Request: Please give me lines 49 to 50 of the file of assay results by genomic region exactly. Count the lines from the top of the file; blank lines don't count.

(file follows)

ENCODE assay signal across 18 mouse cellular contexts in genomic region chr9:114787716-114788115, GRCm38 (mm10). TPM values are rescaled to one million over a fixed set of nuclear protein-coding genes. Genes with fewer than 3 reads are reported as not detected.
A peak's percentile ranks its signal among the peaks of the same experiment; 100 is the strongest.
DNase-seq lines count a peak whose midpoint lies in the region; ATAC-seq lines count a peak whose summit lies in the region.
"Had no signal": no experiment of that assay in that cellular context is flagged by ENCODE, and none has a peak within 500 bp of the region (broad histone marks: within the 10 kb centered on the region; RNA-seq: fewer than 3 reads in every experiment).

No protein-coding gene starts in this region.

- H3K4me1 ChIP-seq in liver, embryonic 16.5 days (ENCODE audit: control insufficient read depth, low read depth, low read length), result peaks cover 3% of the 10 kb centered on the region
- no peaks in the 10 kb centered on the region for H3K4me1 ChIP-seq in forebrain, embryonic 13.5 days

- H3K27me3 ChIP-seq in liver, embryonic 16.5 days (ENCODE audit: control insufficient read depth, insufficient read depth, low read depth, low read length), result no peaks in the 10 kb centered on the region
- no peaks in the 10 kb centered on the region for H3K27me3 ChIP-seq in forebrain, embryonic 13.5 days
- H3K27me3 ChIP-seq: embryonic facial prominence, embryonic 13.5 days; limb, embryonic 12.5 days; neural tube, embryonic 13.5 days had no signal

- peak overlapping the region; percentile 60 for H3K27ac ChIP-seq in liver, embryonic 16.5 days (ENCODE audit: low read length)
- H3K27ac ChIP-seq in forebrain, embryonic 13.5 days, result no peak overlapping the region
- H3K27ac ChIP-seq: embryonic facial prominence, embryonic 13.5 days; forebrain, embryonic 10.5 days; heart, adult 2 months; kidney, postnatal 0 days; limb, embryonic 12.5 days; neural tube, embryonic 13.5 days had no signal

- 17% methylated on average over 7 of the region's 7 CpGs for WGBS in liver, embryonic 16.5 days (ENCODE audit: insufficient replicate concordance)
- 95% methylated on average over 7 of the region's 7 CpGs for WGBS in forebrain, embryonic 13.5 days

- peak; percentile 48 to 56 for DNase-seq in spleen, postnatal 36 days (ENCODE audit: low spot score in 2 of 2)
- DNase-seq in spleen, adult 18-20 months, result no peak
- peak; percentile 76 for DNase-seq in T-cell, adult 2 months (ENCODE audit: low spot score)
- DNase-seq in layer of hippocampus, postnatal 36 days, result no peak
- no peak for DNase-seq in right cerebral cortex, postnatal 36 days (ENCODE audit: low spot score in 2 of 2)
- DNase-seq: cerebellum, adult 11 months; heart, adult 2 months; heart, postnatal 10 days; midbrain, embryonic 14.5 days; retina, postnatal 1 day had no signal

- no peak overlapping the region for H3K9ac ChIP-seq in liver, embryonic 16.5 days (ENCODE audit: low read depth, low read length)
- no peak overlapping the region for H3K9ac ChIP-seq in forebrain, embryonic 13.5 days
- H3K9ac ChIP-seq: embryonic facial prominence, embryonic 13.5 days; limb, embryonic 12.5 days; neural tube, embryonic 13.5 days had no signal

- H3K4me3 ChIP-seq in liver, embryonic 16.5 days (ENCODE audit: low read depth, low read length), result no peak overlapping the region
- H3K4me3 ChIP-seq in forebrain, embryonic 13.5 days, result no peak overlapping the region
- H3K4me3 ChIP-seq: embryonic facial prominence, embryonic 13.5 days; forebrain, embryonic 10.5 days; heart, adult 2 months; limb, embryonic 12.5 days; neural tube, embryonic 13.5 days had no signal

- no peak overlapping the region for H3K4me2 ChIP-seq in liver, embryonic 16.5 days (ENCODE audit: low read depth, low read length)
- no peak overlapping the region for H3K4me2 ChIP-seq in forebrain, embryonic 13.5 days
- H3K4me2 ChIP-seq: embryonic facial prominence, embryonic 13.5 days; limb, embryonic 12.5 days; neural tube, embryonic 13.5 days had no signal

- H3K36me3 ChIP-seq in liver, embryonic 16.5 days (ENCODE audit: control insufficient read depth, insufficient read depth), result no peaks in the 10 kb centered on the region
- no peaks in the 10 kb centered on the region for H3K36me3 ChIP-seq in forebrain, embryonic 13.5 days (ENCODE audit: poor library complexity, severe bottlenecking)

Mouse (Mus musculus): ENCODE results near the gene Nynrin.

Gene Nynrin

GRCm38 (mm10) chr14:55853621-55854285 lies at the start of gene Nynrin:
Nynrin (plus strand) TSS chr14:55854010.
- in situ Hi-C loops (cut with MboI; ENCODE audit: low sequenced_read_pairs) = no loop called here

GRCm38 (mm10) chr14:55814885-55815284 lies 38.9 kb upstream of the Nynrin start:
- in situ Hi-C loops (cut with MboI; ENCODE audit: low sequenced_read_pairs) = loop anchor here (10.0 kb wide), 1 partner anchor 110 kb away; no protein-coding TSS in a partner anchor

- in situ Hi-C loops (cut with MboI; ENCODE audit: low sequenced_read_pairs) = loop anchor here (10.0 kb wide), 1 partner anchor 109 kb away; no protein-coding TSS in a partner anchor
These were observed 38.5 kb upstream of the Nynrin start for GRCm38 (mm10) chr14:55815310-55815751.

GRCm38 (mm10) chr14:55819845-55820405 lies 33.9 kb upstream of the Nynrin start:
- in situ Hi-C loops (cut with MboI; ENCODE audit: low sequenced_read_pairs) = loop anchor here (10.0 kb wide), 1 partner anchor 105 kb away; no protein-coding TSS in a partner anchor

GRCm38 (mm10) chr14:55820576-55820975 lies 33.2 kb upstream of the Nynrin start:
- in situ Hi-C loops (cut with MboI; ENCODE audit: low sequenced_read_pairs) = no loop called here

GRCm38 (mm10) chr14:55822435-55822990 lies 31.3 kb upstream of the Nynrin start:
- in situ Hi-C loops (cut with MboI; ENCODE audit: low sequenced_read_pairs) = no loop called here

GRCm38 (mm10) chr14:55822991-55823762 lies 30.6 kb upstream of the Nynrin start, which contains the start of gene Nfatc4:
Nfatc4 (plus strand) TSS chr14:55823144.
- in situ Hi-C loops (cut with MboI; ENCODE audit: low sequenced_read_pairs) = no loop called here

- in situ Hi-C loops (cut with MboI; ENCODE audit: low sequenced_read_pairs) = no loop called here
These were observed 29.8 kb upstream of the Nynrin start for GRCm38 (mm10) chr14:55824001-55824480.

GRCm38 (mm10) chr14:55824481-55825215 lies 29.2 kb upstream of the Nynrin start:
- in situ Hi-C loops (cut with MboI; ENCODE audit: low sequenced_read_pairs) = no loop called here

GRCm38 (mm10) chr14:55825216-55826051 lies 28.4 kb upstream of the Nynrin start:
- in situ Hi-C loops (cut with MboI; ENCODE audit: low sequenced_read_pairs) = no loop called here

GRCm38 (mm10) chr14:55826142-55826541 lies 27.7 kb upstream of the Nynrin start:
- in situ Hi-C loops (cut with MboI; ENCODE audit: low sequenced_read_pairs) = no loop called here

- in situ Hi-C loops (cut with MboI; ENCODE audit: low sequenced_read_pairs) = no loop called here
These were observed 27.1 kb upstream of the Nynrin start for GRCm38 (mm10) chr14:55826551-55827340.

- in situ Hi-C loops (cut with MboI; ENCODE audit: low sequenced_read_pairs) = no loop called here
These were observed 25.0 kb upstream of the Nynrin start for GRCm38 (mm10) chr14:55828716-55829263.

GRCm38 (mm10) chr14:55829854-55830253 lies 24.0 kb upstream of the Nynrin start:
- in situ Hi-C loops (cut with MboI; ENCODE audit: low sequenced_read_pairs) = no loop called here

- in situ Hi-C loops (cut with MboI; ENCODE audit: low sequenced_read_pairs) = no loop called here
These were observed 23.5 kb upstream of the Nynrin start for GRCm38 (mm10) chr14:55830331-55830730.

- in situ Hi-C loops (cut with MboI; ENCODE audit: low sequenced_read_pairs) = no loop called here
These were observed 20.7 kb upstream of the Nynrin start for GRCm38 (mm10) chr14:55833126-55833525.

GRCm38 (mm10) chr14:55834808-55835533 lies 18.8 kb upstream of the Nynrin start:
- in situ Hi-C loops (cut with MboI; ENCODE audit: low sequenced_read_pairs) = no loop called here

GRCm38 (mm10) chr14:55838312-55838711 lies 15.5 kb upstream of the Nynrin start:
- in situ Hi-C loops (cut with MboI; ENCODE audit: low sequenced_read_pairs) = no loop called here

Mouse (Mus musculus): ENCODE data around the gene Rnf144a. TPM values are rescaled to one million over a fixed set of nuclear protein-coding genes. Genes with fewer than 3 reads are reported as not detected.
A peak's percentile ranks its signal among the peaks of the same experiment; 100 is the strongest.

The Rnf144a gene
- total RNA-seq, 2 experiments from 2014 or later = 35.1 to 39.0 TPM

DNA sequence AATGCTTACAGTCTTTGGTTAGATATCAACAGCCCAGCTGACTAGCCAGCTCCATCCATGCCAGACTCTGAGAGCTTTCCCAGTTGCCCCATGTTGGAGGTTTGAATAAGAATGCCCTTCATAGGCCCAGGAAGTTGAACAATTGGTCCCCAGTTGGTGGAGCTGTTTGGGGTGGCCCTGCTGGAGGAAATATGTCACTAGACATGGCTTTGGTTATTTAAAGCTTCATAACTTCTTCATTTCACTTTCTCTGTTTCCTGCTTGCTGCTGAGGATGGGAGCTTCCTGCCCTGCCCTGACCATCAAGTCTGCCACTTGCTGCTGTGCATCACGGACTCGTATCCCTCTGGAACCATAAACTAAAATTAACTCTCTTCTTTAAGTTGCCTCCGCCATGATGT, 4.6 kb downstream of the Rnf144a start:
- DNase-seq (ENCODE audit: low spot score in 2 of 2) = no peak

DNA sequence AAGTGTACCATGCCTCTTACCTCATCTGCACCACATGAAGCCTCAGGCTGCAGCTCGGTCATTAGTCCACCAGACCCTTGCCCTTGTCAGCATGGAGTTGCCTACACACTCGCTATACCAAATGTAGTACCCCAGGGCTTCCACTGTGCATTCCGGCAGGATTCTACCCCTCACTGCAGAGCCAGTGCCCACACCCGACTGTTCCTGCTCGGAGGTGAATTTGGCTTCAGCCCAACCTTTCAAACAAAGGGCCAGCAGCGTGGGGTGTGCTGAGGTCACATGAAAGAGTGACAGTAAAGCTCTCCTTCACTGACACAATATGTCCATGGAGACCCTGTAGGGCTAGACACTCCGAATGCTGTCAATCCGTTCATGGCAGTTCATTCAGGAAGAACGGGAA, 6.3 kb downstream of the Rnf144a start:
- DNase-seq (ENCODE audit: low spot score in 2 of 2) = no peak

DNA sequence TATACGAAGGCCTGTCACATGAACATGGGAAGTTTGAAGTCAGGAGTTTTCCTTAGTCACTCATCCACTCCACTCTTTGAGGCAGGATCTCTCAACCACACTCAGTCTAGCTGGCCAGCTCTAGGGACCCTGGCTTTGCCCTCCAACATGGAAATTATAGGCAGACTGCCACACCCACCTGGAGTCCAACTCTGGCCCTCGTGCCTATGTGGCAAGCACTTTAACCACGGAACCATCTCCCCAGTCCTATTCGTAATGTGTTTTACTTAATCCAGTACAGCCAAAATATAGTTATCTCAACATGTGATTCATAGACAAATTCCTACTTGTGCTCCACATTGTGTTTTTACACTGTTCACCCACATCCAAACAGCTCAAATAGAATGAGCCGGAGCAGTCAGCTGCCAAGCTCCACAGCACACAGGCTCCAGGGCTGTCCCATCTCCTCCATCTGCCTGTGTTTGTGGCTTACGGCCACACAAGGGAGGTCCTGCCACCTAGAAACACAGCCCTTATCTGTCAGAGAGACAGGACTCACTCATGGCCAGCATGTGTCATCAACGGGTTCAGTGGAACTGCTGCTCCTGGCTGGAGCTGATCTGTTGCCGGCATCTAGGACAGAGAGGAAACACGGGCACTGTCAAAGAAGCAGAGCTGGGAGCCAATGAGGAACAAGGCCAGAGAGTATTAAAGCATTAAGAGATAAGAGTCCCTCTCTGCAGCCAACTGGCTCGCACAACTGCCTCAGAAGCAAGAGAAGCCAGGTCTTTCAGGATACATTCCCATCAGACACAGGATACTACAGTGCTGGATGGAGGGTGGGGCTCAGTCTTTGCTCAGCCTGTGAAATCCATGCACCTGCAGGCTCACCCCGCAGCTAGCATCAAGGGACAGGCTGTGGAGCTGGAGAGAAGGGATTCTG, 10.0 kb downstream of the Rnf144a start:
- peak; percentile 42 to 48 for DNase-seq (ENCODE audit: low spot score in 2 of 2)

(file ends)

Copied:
Nfatc4 (plus strand) TSS chr14:55823144.
- in situ Hi-C loops (cut with MboI; ENCODE audit: low sequenced_read_pairs) = no loop called here